Jordan Heiber joined MUFG Bank, Ltd. as Deputy Representative of the Washington, DC office in 2014. A self-described “Asia hand,” he previously spent almost 10 years working on Asia policy in the U.S. government, first with the Department of State and subsequently in the Office of the U.S. Trade Representative. Jordan has also worked as an English teacher in rural Japan and aboard the “Peace Boat,” an NGO/cruise ship that operates out of Japan and embarks on three-month global voyages. Jordan received his master’s degree in Asian Studies from the Elliott School in 2006. While at the Elliott School, he was a recipient of Blakemore Freeman Fellowship and the Foreign Language and Area Studies (FLAS) Fellowship and served as co-chair of the Graduate Student Forum. Jordan and his wife recently became the ‘parents’ of a cat named Tom.
When did you realize you wanted an international career?
Immediately after undergrad, I moved to rural Japan to teach English. I’d previously traveled overseas but it was my first time living abroad on my own. It was a transformative experience for me, and I returned to the U.S. a couple years later convinced that I wanted to work in international relations, building bridges between the U.S. and Asia.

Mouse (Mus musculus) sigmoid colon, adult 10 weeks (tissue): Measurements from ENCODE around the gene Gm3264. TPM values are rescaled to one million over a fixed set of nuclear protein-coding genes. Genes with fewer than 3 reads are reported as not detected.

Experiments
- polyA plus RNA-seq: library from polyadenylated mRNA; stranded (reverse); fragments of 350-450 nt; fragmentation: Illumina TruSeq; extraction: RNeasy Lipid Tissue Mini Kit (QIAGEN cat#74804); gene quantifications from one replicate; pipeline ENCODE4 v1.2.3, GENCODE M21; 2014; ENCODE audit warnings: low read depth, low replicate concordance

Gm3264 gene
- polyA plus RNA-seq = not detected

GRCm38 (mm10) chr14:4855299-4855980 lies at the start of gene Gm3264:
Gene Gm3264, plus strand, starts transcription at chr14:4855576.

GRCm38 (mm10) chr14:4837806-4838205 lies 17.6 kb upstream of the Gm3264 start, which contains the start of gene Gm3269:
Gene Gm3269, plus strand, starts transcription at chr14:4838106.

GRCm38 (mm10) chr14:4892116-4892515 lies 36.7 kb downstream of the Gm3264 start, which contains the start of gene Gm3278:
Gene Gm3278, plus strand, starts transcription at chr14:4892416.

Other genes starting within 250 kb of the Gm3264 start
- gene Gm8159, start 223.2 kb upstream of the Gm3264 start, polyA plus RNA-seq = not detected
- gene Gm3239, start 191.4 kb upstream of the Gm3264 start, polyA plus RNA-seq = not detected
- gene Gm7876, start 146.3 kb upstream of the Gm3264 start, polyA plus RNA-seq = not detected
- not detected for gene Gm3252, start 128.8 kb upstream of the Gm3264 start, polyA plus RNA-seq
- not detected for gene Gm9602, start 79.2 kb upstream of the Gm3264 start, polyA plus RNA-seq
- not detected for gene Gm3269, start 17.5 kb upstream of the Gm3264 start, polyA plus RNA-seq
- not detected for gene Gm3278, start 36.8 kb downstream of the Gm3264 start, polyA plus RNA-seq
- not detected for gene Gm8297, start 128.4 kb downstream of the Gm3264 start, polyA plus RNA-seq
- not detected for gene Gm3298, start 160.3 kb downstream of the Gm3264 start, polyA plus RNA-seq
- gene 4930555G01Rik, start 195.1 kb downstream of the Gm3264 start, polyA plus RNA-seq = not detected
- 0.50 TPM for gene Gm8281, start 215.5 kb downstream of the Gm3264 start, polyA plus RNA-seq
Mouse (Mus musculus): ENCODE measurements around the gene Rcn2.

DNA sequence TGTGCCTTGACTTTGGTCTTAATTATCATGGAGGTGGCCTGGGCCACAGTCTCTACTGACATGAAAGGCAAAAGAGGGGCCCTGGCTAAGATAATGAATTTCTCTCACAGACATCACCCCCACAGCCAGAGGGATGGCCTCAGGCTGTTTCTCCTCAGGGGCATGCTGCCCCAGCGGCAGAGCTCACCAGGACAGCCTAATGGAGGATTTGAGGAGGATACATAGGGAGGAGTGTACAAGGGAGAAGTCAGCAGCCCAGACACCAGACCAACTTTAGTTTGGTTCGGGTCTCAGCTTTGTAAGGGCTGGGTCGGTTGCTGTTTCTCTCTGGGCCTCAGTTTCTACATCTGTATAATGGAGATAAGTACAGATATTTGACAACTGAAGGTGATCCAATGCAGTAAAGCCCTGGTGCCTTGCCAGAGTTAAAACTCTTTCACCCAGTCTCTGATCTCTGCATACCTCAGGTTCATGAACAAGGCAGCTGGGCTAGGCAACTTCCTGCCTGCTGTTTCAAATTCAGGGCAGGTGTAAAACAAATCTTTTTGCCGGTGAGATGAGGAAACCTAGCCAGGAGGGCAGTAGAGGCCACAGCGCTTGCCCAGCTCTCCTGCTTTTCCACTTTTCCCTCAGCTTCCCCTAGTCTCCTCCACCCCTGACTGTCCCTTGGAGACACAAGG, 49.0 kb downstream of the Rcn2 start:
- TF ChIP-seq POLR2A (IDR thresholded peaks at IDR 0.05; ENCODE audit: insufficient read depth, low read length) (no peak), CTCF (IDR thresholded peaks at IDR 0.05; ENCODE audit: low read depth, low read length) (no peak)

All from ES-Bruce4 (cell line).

Describe your current position and what are your primary responsibilities?
I am the Deputy Representative in Washington, DC for Japan’s largest bank, MUFG Bank Ltd. I manage a team of analysts who examine trends in U.S. domestic and foreign policy. We’re sort of like a small internal think tank for the bank. It doesn’t matter where in the world you work, what happens in Washington reverberates and impacts the business environment everywhere.
What are the current trends driving the future of your career field and what advice would you provide an Elliott School graduate student that is interested in your field of work?
The financial industry overall is being changed and challenged by technological advancements, “fintech.” In terms of policy analysis, the U.S. has historically been seen as a force for stability in geopolitics. These days, much of the uncertainty is emanating from Washington. My advice to job seekers is to get your foot in the door somewhere, even if it isn’t your dream job. It’s always easier to move around (and up) once you’re on the inside.
How does your current position compare to what you thought you would be doing when you first started your degree at the Elliott School?
When I started at Elliott, I wanted to be a diplomat—and I did spend about eight years with the State Department working on Asia issues after getting my graduate degree. As much as I loved it, life is unpredictable and goals change. I miss my diplomatic passport (among other things) but am very happy with the path that led me to where I am today.
If you could travel anywhere in the cosmos outside of earth, where would you go an why?
Pluto, to solve the planet vs. dog debate once and for all.
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